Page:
From this standpoint, Iran, which indicates the issue of “Palestine” as the chief factor of an Islamic solidarity in its foreign policy, is, in reality, aiming at gaining political benefit creating an anti-American view in the Arab world by symbolizing this problem. But it is not obvious that Iran is interested in resolution of the problems of the Muslim world. The paradox in official Tehran‟s policy becomes more evident with regards to the Nagorno-Karabakh conflict.

On the one hand, in their statements, Iranian officials consider Nagorno-Karabakh as the territory of Azerbaijan, while on the other hand, they try to portray the conflict as the war between Azerbaijan and Armenians of Nagorno-Karabakh. Even though they declare that Nagorno-Karabakh is a historical territory of Azerbaijan, in practice, they want the problem to remain in the present condition without turning into the conflict. Especially, against the background of the declarations of Iran defending the interests of official Yerevan in the Nagorno- Karabakh conflict, Iran‟s role in resolution of the conflict is interesting. Since 1991, Iran‟s position on the Nagorno-Karabakh conflict has been as follows: First, Iran strengthened Armenia with its economic aid during the period of the conflict and turned a blind eye to the occupation of the Azerbaijani territories. The continuation of the occupational activities by Armenia after the official visit of Iran‟s foreign minister Ali Akbar Vilayati to Baku for mediation in the Nagorno-Karabakh conflict in December 1991 and the occupation of the Shusha city by Armenian forces while the leadership of Azerbaijan was negotiating with Armenia in Tehran laid down the foundations of this disloyalty [5].

“One may argue that, the Nagorno- Karabakh problem and magnitude of national revival movement among Azerbaijanis in the south made Iran and Armenia strategic partners. Thus, the scope of Nagorno-Karabakh conflict in the relations between Iran and Armenia becomes an interesting issue.”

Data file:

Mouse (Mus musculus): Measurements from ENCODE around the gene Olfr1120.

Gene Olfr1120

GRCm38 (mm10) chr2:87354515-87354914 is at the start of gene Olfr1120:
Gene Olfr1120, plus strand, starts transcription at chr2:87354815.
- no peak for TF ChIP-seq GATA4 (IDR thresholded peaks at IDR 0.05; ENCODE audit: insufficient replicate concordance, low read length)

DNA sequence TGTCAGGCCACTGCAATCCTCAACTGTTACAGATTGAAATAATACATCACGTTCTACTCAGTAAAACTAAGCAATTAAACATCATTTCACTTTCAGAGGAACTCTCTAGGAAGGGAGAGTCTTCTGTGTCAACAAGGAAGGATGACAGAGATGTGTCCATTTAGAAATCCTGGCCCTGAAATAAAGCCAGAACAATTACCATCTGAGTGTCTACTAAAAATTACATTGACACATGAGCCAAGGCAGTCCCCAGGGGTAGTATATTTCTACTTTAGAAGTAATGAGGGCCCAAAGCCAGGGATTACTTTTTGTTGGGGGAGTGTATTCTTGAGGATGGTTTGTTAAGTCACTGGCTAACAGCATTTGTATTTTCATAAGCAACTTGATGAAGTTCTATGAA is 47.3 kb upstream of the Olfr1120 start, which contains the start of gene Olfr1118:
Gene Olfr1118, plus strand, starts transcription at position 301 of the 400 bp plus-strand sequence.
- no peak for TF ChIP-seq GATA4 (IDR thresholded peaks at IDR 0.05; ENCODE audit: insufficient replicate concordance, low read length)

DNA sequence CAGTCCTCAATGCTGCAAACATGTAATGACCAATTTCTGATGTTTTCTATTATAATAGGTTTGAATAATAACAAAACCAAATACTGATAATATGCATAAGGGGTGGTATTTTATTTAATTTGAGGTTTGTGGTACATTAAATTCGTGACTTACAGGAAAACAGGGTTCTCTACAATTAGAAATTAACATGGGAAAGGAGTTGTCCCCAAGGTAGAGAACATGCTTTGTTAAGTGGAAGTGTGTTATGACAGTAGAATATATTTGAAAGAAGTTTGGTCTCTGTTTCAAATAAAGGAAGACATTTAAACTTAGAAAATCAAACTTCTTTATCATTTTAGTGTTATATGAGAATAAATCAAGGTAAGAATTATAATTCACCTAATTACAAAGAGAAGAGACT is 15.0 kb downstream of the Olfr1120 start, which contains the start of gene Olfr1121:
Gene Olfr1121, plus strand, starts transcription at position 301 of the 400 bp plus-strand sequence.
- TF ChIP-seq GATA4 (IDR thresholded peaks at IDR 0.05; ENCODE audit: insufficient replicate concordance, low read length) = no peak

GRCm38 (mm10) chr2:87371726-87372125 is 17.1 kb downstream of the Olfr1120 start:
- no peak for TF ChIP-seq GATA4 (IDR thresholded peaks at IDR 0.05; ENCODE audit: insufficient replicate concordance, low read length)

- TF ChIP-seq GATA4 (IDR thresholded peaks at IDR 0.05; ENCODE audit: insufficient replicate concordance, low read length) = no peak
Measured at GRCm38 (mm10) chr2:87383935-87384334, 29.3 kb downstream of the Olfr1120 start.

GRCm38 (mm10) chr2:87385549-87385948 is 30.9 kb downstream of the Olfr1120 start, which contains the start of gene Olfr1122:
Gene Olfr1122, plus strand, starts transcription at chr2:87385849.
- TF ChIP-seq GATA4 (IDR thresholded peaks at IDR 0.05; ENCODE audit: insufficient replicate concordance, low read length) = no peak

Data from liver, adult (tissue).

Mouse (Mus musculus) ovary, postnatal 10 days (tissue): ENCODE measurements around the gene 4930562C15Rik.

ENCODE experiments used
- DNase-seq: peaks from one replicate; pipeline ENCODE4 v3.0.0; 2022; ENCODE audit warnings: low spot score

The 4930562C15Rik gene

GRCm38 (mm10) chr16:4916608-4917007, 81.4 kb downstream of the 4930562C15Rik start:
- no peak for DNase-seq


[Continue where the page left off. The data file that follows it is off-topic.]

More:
Second, even though Iran does not want the Nagorno-Karabakh conflict to turn into the active military operations, it is interested in the maintenance of the status quo from two aspects:

1. It is taken into consideration that as long as the conflict continues, it will have a negative effect on the economic development and the strengthening of statehood of Azerbaijan. To put it in the words of Zbigniew Brzezinski, former U.S. national security advisor: “If Azerbaijan achieves a political stability and economic development it needs, Iranian Azerbaijanis will fight for the realization of the idea of „Great Azerbaijan‟” [6]. From this standpoint, even though it does not impose any danger, the “preventionism” of official Tehran shows that it considers the weakness of a Muslim state as its reason for existence (raison d‟être), which is contrary to its ideological foreign policy principles.

2. One of the issues discussed within the resolution package is the deployment of the peacekeeping forces of the West, to be more precise, of the third party in the region after the signature of a political agreement. In the case of peacekeepers, Iran, which is concerned about the deployment of the USA in the region, opposes the realization of this idea through various means and emphasizes this as a threat to its national security [7].

Third, the “neutrality” of official Tehran raises suspicion, which has been claiming to be interested in mediation of the settlement of the Nagorno- Karabakh conflict since the middle of 2010. Especially, Iran‟s military cooperation with Armenia and the nature of the signed agreement gives rise to this. Thus according to the memorandum of cooperation in the areas of defense and security signed between Armenia and Iran in Yerevan in 2002, the two sides are mutually cooperating starting from exchange of students of military schools to the establishment of joint enterprises that will produce products for defensive purpose. Under the agreement signed between the ministries of defense of Iran and Armenia, the two states will cooperate on the provision of the home front. According to the experts, the agreements signed in the field of defense are directed straight against Azerbaijan [8].